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ClaudeJ1

How important is sub bass below 20 Hz??

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Last year, I sold my twin Danley DTS-10 subs, which in my room at the time, went down to 8 hz. they also vibrated stuff 3 rooms down the hall, which was stupid.

 

I now have 3 Danley TH-50's which have a cutoff 10 Hz. higher at 18 Hz. in my new room.

 

They seem to work better for 2.1 music and still have great impact for Blue Rays in 6.1.

 

I have a new tapped horn design that should get me back down to single digits and an extra Crown K2 (I hate fans).

 

Based on measurements and the STAR ratings here, am I missing too much?????

 

Thoughts from other bassheads please!

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Depends...

How loud do you listen?

How big is your room?

How is your room construction? Floor suspended wood, or basement concrete? Walls?

 

Huge room or open space with concrete floors and sturdy walls and you listen very loudly? I'd recommend trying to get HUGE headroom to the 15-20Hz range and not worry about below that too much. Use transducers in the seating if you want the shake from the very lowest freq's in a space like that.

 

Suspended floor, smaller room and / or lower overall listening levels and in my opinion it becomes more worthwhile to go after the stuff below 15Hz.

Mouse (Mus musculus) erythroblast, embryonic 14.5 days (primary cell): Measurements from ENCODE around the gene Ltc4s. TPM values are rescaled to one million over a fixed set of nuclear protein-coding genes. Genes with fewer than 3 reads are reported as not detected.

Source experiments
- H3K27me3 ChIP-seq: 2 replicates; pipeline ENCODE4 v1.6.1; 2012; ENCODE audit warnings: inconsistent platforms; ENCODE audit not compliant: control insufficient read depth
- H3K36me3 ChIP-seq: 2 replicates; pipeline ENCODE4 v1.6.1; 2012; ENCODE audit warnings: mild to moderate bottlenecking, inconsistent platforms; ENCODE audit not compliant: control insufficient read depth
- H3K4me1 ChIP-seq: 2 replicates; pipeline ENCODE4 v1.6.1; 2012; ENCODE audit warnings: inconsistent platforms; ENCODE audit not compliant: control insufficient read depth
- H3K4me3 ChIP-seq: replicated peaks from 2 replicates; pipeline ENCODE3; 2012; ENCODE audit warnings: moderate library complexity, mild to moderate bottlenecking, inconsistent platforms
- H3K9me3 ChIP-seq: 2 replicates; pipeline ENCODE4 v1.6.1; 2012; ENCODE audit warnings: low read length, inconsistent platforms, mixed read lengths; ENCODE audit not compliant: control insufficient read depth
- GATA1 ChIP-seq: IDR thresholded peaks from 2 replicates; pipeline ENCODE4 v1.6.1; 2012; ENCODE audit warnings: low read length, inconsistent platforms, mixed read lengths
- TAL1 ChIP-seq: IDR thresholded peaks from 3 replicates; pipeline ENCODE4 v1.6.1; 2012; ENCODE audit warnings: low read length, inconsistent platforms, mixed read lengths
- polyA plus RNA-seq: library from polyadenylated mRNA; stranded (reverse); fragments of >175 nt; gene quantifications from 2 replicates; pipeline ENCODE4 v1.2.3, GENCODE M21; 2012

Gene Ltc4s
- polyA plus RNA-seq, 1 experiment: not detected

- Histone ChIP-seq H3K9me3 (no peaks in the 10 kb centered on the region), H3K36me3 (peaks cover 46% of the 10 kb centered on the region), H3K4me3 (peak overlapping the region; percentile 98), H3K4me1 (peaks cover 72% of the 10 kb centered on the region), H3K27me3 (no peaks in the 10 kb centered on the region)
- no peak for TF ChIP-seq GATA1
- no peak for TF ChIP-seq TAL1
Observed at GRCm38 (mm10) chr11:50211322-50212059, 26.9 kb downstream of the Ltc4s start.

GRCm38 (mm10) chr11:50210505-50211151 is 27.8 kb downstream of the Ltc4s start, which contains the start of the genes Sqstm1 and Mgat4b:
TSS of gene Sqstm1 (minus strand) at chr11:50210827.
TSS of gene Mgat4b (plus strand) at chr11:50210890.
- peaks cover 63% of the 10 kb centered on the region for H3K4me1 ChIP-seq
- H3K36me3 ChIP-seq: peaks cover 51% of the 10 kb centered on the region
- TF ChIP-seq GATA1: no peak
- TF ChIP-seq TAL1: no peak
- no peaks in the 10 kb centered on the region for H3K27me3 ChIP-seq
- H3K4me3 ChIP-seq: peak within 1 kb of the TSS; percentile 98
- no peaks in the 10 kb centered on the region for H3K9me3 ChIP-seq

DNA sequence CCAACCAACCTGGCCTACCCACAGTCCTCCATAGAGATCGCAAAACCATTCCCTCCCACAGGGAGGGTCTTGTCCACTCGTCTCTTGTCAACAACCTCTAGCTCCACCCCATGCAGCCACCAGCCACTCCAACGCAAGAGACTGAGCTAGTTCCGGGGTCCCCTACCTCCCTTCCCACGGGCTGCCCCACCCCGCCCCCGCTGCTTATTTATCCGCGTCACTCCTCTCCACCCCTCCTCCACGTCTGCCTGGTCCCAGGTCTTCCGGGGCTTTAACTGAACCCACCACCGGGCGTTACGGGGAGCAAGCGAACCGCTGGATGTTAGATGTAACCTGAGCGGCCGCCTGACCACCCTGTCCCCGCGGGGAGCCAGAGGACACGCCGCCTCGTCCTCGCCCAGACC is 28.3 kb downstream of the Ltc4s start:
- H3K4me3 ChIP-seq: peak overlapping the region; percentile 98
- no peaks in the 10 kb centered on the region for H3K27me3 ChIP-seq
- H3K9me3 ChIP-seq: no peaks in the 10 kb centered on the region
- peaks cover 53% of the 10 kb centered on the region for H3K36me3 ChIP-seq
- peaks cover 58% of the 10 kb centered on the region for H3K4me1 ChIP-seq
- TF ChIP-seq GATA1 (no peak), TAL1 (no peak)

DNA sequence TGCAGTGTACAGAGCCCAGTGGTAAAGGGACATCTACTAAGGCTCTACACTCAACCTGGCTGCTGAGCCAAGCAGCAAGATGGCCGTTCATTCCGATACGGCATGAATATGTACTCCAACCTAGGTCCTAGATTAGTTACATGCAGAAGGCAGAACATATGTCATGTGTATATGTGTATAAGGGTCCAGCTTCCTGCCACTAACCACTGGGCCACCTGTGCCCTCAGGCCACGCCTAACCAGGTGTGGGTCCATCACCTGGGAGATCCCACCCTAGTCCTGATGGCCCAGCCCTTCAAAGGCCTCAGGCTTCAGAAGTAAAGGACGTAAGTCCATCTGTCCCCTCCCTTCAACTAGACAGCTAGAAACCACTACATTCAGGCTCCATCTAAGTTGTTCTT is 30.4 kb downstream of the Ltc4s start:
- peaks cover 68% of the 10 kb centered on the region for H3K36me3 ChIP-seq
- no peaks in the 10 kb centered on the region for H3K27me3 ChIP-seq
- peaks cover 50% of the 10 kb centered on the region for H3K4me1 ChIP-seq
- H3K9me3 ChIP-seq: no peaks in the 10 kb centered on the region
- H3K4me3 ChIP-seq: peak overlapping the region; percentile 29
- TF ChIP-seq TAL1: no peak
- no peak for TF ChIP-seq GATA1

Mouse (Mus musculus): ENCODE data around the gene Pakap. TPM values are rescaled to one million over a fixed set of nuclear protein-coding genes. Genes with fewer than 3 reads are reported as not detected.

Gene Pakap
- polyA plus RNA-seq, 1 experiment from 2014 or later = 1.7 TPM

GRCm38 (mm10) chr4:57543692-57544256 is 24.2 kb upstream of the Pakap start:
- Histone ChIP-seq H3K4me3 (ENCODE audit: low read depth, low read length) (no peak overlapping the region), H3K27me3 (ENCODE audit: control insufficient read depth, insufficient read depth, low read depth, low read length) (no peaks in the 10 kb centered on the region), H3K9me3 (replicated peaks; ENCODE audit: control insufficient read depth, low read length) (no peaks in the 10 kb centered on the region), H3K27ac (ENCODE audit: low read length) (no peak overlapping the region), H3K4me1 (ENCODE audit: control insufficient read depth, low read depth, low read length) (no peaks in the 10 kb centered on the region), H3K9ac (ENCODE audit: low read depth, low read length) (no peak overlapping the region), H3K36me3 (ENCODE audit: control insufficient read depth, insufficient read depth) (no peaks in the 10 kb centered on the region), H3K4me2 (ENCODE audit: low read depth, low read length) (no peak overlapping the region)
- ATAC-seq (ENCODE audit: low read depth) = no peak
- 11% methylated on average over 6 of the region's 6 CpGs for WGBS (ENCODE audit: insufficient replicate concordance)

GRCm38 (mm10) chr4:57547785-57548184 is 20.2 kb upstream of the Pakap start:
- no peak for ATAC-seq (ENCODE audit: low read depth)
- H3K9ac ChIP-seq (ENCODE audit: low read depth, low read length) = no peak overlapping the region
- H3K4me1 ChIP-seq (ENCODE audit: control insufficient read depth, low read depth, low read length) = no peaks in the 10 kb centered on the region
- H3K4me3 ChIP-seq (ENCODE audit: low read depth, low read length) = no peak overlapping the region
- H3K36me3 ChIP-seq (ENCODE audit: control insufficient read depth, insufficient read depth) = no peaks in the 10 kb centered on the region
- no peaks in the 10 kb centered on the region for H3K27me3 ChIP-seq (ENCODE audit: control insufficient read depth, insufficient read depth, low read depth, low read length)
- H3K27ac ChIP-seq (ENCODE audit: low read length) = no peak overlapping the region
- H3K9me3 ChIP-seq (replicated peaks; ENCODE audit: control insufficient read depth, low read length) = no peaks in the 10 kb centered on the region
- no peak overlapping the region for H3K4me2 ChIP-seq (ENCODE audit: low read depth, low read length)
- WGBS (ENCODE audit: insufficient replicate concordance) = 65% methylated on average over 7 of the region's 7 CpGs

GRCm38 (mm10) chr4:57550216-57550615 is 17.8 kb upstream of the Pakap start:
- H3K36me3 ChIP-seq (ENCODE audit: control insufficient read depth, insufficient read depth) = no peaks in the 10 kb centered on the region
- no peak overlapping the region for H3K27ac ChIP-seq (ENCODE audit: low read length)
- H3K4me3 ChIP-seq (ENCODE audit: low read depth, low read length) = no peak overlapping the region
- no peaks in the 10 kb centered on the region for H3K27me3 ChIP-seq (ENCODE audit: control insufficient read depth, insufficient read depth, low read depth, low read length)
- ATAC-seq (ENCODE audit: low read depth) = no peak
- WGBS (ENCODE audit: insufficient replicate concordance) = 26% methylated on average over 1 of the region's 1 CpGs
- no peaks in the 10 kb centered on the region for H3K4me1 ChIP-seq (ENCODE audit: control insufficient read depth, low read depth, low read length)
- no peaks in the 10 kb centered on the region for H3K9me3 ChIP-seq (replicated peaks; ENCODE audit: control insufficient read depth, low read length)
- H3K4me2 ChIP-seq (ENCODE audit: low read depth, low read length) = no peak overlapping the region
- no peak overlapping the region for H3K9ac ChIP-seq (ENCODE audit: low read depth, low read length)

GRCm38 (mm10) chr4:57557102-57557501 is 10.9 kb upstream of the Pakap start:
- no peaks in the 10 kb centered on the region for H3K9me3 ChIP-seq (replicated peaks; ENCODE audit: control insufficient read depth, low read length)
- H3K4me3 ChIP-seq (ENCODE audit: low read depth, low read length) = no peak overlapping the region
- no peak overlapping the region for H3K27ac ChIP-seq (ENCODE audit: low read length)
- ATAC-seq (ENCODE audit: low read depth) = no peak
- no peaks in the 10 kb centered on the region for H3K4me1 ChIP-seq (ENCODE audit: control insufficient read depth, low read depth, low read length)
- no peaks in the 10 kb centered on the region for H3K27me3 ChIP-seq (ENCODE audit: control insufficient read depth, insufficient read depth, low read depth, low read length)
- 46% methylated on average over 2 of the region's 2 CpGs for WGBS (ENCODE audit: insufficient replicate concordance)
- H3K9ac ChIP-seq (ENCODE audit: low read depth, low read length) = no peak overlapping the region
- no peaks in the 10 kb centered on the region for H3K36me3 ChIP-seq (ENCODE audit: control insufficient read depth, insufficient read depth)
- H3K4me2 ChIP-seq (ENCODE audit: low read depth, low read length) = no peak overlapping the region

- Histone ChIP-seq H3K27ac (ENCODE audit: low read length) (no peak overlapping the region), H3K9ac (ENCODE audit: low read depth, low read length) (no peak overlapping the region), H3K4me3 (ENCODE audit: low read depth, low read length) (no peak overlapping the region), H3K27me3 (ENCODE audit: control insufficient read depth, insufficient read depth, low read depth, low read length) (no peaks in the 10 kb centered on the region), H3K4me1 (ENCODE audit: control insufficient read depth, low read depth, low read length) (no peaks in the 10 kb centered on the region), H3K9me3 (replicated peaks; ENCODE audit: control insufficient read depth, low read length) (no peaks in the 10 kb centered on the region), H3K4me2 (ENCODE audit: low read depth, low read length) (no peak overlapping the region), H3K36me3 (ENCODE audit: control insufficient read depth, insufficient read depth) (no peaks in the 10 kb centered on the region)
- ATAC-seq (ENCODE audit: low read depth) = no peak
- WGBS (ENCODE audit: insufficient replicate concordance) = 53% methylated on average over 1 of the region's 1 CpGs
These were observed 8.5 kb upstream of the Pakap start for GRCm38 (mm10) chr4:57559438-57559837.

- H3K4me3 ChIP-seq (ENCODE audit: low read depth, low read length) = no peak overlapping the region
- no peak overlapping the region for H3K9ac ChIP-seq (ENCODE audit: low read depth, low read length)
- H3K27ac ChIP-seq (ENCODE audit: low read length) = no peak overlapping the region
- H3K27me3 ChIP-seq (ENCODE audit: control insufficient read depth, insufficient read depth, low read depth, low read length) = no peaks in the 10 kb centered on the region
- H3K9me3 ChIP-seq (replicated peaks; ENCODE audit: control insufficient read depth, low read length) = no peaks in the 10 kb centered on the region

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Depends...

How loud do you listen?

How big is your room?

How is your room construction? Floor suspended wood, or basement concrete? Walls?

 

Huge room or open space with concrete floors and sturdy walls and you listen very loudly? I'd recommend trying to get HUGE headroom to the 15-20Hz range and not worry about below that too much. Use transducers in the seating if you want the shake from the very lowest freq's in a space like that.

 

Suspended floor, smaller room and / or lower overall listening levels and in my opinion it becomes more worthwhile to go after the stuff below 15Hz.

Two basement concrete walls, and two drywalled 2x4, one open stairway. Open wood floor joists 7.5 ft tall. Room dimensions are 21x27 but I'm only using about 14 foot main speaker spacing. Danley SH-50 mains. One in corner one not. Both on top of TH-50 (like Tom Danley's home setup, I asked him). SPL TD-1 (Danley's orig. patents) surrounds. One TH-50 in rear to balance. Audyssey XT/32 room correction. I measure 3W peaks on mains at 85-90 db listening. The only time I come near clipping on the K2 is when I put on Edge of Tomorrow as my "torture test." I don't use any Highpass filtering other than the 8 Hz. in the Crown K2. Very simple...one receiver, one sub amp. for 6.1 and 2.1. Thanks for the checklist of factors, Mr. Ricci.